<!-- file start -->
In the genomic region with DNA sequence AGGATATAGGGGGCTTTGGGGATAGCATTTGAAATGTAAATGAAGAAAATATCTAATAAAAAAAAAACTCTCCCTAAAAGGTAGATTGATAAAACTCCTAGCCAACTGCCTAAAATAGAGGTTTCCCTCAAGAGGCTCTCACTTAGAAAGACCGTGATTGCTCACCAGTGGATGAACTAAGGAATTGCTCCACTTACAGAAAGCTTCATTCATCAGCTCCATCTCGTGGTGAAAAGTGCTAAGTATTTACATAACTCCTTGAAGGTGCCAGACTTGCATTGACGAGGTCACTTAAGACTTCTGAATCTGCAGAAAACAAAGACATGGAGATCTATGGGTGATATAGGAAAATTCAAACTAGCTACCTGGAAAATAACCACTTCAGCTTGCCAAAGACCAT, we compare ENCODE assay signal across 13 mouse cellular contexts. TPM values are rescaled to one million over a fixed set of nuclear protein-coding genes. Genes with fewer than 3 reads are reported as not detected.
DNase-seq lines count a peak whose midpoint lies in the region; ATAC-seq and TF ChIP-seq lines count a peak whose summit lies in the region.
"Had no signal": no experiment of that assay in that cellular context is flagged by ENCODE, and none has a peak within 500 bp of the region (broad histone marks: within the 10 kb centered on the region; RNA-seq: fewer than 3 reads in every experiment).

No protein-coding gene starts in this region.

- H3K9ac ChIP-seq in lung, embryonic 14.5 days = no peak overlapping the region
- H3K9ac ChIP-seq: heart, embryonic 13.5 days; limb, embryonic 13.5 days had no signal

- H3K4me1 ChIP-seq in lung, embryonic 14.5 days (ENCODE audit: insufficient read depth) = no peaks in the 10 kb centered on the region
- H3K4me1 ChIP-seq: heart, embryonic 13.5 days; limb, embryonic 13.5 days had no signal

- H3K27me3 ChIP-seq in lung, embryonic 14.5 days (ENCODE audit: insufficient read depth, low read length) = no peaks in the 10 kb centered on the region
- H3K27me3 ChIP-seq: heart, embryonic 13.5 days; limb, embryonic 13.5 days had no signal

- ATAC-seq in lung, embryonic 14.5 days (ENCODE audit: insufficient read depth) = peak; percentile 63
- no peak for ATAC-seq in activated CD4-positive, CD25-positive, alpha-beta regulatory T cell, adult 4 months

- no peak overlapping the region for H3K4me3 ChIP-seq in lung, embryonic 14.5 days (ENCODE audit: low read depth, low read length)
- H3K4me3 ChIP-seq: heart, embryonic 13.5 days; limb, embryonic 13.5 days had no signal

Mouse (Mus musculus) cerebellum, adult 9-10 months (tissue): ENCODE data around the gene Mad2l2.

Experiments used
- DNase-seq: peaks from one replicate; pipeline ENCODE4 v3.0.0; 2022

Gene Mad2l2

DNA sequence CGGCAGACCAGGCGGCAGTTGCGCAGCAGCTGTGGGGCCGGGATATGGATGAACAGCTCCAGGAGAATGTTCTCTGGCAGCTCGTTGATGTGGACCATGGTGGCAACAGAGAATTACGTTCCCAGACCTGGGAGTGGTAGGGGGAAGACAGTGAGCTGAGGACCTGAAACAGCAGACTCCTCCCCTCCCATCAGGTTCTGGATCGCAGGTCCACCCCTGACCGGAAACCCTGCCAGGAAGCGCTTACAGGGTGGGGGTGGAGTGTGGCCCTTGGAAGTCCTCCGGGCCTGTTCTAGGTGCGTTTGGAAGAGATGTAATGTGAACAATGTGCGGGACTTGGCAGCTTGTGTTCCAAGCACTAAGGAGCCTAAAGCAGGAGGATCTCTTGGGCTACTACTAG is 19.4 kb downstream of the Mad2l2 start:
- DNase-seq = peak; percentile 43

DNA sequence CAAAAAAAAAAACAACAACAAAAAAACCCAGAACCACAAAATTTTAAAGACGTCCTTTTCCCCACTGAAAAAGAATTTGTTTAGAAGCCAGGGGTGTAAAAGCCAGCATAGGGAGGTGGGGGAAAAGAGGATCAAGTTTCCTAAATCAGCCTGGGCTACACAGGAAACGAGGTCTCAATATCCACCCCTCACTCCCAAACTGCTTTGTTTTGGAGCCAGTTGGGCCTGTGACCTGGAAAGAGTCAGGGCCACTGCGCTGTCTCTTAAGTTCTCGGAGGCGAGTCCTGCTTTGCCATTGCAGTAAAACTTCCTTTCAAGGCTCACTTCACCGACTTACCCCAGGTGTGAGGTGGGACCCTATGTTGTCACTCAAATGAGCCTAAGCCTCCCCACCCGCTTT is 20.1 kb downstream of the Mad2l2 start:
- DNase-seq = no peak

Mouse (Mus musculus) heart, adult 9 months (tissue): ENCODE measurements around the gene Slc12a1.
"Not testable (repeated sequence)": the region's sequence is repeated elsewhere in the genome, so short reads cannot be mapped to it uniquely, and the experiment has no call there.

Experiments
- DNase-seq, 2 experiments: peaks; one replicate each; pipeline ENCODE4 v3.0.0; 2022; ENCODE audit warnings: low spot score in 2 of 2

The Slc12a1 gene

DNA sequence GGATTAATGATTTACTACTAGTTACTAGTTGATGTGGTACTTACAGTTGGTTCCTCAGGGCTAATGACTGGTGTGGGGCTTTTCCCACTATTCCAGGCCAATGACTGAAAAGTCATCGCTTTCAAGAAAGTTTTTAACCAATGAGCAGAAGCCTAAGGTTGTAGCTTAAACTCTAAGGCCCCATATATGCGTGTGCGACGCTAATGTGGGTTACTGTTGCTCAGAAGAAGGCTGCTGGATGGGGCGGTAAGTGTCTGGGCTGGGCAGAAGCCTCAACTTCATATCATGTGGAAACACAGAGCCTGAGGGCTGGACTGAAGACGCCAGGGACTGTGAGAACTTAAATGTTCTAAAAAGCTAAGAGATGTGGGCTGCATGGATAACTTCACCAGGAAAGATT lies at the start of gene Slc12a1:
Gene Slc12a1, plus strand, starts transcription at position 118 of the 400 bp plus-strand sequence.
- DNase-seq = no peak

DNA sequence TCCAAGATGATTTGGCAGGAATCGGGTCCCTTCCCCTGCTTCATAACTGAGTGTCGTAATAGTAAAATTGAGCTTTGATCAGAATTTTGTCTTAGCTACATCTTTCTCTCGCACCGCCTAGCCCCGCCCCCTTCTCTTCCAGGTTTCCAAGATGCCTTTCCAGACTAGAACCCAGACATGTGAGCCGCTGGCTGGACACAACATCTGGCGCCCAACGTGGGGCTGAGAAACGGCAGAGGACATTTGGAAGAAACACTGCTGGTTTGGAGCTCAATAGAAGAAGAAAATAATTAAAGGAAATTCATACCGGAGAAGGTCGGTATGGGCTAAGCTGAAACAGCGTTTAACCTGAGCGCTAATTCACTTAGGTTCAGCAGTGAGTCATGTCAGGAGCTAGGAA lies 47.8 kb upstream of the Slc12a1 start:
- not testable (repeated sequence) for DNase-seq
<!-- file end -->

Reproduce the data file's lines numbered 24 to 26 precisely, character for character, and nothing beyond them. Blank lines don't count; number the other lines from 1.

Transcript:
"Not testable (repeated sequence)": the region's sequence is repeated elsewhere in the genome, so short reads cannot be mapped to it uniquely, and the experiment has no call there.

Experiments
- DNase-seq, 2 experiments: peaks; one replicate each; pipeline ENCODE4 v3.0.0; 2022; ENCODE audit warnings: low spot score in 2 of 2